Breakfast at the Best Western was eggs with a smell of rotten eggs (from the hot springs not the kitchen). We left Thermopolis before sunrise passing more smelly hot springs.
Our destination today was one that has been long awaited – Yellowstone. It was about a 3 hour drive to Yellowstone, passing through Cody on the way. Cody is full of cowboy motif, much of it for Buffalo Bill, culminating with a large rodeo grounds on the west side of town.
Just west of Cody we passed a strange structure known locally as the Smith Mansion, built by local resident Lee Smith. He had no plans, he just built what he felt was correct for the wilderness around him, ending up with a 75′ high structure that looks like a tornado already hit it. He lived in it while building it, with no running water or electricity. Unfortunately he was killed when he fell 12′ off the mansion while working on it. Also of note is the giant pile of antlers that make an entrance.
As you continue west from Cody you pass through a number of tunnels before running along the Buffalo Bill Lake. The drive is said to take two hours, although we made it in significantly less time, arriving at the East entrance to no lines.
We arrived at Yellowstone National Park at 9 am, and with no line we were quickly rising up to Sylvan Pass (8300 feet elevation), which had significant evidence of forest fires in recent years. Continuing further we came up on Yellowstone Lake. Parking along the lakeshore was a treat – the lake itself is beautiful, but it also gave us our first view of thermal vents, and a herd of bison.
Just ahead was the services area known as ‘Lake Village‘, where we stopped at the visitor center to purchase our park membership. Checking out the collection of items offered, the rangers suggested that we buy bear spray if we plan to hike the trails. This made us a bit nervous but we passed on the bear spray anyway, buying a t-shirt instead. Style ranks over safety.
Our route took us north of Lake Village along the Yellowstone River, where we saw more bison, before arriving at the Mud Volcanoes. A boardwalk provided up close access to see the churning cauldrons and Dragons Mouth Spring. Dragon’s Mouth was a cave-like area that spewed steam and a low roar. Just across the road was Sulfur Cauldron, another fascinating thermal feature.
I had made reservations at the recently completed lodge in Canyon Village, where we arrived around noontime. We were able to register for our room, but unable to drop the bags, that would wait for later. After a quick lunch at the Canyon Diner we headed back out to continue our tour.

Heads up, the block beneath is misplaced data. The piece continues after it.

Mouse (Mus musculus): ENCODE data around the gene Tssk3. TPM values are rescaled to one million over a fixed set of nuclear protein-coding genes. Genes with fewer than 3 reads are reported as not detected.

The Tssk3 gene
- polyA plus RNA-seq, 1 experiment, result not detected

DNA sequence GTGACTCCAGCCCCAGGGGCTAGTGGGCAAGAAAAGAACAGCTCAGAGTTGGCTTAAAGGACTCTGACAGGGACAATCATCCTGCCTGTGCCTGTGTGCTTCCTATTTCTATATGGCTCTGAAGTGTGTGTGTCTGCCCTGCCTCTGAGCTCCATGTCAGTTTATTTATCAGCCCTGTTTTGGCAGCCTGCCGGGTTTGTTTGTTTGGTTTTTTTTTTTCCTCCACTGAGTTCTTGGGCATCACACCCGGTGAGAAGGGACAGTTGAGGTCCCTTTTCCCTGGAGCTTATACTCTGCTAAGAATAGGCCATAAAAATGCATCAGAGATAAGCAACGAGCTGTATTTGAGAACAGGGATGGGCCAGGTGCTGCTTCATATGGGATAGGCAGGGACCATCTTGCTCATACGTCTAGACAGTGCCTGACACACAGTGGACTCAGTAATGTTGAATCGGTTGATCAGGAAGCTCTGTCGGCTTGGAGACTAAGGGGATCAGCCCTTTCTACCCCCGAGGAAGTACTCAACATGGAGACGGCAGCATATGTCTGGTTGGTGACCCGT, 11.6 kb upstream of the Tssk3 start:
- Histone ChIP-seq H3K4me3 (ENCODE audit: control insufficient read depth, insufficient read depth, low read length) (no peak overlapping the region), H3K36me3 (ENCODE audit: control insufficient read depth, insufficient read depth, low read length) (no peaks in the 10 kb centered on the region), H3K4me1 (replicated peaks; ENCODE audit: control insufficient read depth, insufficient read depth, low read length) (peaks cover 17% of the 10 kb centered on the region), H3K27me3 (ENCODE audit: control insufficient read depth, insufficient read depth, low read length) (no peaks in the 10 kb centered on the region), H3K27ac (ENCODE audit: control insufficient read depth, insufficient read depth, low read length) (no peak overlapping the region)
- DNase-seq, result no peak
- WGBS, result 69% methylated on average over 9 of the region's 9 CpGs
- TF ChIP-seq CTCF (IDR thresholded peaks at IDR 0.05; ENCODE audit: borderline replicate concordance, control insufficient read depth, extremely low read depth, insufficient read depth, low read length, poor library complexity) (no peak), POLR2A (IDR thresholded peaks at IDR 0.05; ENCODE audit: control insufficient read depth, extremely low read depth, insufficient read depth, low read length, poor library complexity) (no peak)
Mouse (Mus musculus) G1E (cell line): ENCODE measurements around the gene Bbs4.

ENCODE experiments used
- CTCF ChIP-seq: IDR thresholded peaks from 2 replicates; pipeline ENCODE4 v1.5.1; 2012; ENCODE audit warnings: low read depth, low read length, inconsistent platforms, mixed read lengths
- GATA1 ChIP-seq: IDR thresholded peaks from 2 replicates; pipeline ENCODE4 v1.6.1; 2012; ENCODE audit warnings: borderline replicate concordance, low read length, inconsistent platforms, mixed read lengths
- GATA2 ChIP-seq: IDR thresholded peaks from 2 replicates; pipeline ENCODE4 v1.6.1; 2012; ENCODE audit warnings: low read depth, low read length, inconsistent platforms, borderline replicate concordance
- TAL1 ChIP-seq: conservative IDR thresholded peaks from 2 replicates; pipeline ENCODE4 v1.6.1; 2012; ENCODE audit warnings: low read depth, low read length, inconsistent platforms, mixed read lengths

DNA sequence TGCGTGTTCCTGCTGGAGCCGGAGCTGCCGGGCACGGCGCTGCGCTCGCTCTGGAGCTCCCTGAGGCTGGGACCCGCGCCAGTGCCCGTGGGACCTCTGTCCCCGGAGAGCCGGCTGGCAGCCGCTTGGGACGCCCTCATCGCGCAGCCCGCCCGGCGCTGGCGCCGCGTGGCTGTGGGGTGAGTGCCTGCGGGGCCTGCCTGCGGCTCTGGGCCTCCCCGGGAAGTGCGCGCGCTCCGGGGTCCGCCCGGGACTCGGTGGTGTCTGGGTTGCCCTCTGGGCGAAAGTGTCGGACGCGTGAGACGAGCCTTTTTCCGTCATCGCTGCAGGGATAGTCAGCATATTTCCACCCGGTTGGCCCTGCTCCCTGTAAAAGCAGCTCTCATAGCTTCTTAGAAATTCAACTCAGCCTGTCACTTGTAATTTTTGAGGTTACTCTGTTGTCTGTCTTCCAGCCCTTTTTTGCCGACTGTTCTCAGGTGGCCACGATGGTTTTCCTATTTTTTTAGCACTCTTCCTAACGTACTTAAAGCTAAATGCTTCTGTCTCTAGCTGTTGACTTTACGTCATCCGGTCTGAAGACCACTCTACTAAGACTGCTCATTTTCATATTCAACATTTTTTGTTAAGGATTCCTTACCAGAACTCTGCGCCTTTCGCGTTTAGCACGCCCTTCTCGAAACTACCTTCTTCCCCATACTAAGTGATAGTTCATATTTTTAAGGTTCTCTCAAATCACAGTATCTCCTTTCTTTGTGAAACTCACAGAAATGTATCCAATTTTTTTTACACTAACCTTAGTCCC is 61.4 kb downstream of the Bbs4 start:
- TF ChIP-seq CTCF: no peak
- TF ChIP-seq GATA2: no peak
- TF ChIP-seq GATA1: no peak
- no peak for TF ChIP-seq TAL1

Our afternoon was spent driving the North Loop of the park through Dunraven Pass to see Tower Falls, Calcite Springs and a canyon with high cliffs and even a bit of lava flow.
Arriving at the north end of the park we found Fort Yellowstone. This town served as an army post with many original and restored buildings. A family of elk grazed on the lawn at the Old Yellowstone Post Office. Kentucky Bluegrass was planted long ago and a favorite of the elk.
Just above the town is Mammoth Hot Springs, a large complex of hot springs on a hill of travertine, which resembles blocks of ice stacked in tiers sloped on the hill. Spurts of water and steam erupted from the crevices of the springs. The white calcium carbonate created from the water travelling over limestone beneath the earth gave an eerie alien look, with the algae living in the warm pools tinting the travertine shades of brown, orange, red and green. We spent most of the afternoon hiking up and down the terraces and along the boardwalk viewing the amazing odd landscape.
Continuing south on the loop road we arrived at the Golden Gate, with the impressive bridge around the waterfalls. The bridge was the most difficult engineering project in the park built up to that date. Further along we saw the billowing smoke from a forest fire. The park rangers allow the fires to burn out and the smoke and fire continued for days, closing some roads.
Before our return to Canyon Village we went to the north rim of the Grand Canyon of Yellowstone and walked the six hundred foot drop to the viewpoints in the canyon of the falls, before returning back up the hill again. A second viewpoint at Inspiration Point in the same area provided a more comprehensive look at the Lower Falls, without 1000 steps round trip. They did however, have numerous ‘no drones’ signs.
One challenge in the National Parks are the lack of dining, resulting in overcrowded restaurants. The one in Canyon Village had a 1.5 hour wait for a table, so we opted for a casual dinner at the cafeteria since the restaurant at our end of the park had an 1 1/2 hour wait to be seated. Afterwards, we drove out at night to look at stars. We met a couple from Philadelphia at the spot we chose to take in the stars. We sat until about 9:30 chatting with them and saw thousands of bright stars in the dark sky.